Tuesday, August 30, 2011


I think it fair to say that 2011 has been a weak year for new fiction in the United States. However, the publishers at Knopf must be pleased: this literary famine has almost certainly heightened the anticipation for the English translation of Haruki Murakami's massive Japanese bestseller, 1Q84.

For those who want a teaser, the New Yorker has a rather lengthy excerpt, available here. (As I know I will be purchasing it, I am avoiding excerpts, plot summaries, and the like.)

I do find it a bit disconcerting to learn that the novel has two translators: Jay Rubin, for the first two parts, and Philip Gabriel, for the third. I suppose this was done in order to finish the 944-page translation in as timely a manner as possible. Happily, both are experienced as translators of Murakami. I can only hope that there will not be a noticeable break in style.

Otherwise, the question for me is whether to buy the hardcover (if so, pre-ordering may be wise) or the Kindle version. Certainly, it looks to be an attractive book, and one I would be happy to have lingering on my shelf. But, it is not going to be an easy book to carry on the subway.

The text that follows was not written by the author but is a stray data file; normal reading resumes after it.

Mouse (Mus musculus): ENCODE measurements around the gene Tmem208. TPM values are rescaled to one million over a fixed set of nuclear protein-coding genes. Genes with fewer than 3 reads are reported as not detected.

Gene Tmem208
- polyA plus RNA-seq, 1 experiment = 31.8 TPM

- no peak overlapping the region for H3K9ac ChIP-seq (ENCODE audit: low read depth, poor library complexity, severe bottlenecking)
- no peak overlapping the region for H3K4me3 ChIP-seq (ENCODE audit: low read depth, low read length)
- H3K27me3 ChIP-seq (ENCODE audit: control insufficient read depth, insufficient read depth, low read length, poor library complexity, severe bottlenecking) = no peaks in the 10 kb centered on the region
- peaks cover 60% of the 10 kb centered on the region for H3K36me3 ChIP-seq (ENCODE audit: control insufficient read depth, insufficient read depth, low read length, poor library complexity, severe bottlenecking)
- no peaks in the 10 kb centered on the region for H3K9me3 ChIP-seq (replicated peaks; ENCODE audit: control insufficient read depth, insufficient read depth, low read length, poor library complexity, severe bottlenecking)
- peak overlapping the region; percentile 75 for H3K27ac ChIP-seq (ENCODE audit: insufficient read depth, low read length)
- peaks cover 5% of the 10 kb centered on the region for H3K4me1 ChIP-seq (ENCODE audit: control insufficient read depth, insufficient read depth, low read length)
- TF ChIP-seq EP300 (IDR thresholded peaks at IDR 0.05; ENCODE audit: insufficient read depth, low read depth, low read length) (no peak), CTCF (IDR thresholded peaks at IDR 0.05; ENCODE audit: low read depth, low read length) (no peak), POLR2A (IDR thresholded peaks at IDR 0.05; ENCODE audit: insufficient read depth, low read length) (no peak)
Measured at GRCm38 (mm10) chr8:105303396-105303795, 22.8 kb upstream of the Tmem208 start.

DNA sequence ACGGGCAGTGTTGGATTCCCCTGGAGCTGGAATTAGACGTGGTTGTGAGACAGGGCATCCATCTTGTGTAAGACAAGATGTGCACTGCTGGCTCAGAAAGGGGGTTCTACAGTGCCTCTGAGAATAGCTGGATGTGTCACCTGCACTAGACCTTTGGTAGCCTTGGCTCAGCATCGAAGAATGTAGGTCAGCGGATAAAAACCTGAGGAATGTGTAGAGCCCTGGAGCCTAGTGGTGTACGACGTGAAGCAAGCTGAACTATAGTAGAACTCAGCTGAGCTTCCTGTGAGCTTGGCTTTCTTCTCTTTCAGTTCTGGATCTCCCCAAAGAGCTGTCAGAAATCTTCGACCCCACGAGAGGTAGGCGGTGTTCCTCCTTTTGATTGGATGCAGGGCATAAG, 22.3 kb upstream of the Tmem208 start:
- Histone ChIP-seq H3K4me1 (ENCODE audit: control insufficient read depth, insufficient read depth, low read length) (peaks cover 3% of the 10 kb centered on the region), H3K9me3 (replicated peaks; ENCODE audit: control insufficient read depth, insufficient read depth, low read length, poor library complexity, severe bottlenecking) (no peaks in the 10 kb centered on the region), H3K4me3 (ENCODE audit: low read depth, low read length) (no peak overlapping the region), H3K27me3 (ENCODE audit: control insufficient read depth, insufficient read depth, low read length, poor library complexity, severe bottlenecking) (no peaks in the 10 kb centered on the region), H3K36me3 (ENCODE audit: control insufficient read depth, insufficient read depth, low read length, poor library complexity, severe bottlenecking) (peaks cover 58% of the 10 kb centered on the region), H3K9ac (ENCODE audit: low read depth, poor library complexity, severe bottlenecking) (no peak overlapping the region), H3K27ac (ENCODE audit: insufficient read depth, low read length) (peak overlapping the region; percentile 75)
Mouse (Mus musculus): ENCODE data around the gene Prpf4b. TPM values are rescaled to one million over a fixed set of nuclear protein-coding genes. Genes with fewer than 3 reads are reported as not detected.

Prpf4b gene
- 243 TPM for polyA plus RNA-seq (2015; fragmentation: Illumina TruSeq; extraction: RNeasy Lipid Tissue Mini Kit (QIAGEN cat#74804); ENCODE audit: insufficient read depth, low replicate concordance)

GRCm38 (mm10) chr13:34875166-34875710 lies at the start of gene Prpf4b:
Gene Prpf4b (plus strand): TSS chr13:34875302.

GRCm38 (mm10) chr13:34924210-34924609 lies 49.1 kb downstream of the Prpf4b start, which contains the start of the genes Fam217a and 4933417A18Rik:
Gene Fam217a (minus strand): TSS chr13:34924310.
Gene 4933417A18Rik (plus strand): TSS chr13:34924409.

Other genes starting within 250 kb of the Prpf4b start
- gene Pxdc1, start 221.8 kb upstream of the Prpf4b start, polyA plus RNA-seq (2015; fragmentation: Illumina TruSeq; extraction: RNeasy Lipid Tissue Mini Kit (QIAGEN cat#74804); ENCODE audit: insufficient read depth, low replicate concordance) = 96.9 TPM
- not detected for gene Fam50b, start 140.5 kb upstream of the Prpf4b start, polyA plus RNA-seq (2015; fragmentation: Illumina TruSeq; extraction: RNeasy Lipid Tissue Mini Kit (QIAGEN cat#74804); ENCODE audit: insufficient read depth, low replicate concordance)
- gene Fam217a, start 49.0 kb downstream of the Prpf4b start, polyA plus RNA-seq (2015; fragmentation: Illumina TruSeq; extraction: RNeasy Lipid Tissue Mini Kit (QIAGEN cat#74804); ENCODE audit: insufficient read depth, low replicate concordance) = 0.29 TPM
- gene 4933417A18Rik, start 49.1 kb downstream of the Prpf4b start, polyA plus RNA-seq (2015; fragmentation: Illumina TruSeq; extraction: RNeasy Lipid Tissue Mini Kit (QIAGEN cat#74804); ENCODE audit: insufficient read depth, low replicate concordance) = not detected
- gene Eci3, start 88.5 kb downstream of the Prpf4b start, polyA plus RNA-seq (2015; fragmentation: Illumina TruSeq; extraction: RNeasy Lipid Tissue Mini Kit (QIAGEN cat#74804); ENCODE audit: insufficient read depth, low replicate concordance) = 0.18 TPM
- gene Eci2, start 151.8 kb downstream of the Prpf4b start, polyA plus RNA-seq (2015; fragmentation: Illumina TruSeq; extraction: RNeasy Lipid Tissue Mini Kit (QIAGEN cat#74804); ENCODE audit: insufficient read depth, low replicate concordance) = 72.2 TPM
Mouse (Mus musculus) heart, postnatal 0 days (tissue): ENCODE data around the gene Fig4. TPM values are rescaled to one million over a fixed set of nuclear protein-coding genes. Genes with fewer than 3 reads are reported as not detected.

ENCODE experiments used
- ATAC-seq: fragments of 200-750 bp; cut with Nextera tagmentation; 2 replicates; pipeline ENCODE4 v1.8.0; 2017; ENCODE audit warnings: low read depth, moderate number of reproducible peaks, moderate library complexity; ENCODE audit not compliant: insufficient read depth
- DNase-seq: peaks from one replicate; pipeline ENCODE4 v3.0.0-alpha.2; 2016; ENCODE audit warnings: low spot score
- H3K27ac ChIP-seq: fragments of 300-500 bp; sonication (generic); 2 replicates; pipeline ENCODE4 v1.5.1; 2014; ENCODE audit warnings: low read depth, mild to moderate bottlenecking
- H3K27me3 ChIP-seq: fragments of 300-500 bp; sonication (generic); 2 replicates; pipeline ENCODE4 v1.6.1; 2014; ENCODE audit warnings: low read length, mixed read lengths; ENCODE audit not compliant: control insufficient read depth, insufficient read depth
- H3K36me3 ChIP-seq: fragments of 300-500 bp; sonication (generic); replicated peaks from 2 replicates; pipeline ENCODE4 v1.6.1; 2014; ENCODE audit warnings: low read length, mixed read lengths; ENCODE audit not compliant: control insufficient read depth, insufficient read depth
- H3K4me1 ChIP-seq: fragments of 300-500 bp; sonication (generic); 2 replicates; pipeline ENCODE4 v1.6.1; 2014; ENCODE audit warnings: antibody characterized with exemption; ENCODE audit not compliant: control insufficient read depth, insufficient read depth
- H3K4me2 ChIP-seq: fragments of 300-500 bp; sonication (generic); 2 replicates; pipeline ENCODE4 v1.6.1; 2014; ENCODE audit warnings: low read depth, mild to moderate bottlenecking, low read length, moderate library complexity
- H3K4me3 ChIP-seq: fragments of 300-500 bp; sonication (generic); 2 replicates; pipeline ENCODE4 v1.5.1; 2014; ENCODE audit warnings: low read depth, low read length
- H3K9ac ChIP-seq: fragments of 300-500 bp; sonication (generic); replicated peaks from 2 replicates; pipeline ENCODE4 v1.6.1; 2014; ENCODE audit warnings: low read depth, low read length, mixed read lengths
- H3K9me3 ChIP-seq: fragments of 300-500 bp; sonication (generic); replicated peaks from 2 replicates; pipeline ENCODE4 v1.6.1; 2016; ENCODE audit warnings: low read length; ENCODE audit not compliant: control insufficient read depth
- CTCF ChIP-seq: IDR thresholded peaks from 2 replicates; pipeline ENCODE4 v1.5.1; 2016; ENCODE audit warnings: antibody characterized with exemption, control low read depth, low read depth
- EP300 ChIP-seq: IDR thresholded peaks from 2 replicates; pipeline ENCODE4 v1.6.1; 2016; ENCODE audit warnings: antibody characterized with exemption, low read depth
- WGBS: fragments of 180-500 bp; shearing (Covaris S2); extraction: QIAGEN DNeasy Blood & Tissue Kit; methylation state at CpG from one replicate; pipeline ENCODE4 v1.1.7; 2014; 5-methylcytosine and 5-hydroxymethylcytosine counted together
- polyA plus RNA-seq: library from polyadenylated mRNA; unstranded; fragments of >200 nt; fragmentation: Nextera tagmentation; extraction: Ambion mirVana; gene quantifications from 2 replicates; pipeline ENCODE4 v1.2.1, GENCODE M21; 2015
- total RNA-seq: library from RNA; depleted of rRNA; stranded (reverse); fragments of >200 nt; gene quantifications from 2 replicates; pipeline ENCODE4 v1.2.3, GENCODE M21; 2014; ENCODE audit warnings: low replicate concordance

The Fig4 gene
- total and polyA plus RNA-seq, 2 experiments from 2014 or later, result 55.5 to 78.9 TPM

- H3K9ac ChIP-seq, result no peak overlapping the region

1. funny you bring this up... i've been watering in the mouth for this since amazon sent me a teaser letting me know it was coming out. i was just thinking about writing a post regarding the lack of strong fiction of late...

    books seldom reach the hype level of, say, music when it comes to new releases... but this is one i have had my eye on in very eager anticipation. can hardly wait!!

  2. Don't really keep up on new fiction anymore, but I've had this on my radar for a while now. Can't wait! I have group of authors whose books i'll buy in hardcover - there aren't many, but Murakami joined them with Kafka on the Shore. Intriguing title! I have no idea what it's about - like you, I avoid all hype and reviews of novels that i really want to read - but can't wait for this one. A-and it's going to be released right before my birthday!

    Speaking of Murakimi, have you read his What I talk about when I talk about running book? I particularly enjoyed the section where he went to Greece and ran the route of the original marathon (but, thankfully, didn't perish from the effort)

  3. Indeed! Reading this book is probably what motivated me to begin running and see if it was for me.

    Running in Greece is hard! As Murakami notes in the book, it is very hot in the morning, even before sunrise. However, it cools off blissfully in the evening. Somewhat the opposite of here.